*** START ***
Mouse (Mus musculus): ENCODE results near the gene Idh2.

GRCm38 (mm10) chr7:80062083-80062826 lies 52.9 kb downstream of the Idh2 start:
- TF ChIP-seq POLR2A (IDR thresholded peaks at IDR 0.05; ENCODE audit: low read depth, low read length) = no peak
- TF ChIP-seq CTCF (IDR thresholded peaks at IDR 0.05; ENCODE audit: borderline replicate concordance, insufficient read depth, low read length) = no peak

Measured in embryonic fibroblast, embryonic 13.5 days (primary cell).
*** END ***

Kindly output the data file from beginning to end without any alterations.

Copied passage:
Mouse (Mus musculus): ENCODE results near the gene Idh2.

GRCm38 (mm10) chr7:80062083-80062826 lies 52.9 kb downstream of the Idh2 start:
- TF ChIP-seq POLR2A (IDR thresholded peaks at IDR 0.05; ENCODE audit: low read depth, low read length) = no peak
- TF ChIP-seq CTCF (IDR thresholded peaks at IDR 0.05; ENCODE audit: borderline replicate concordance, insufficient read depth, low read length) = no peak

Measured in embryonic fibroblast, embryonic 13.5 days (primary cell).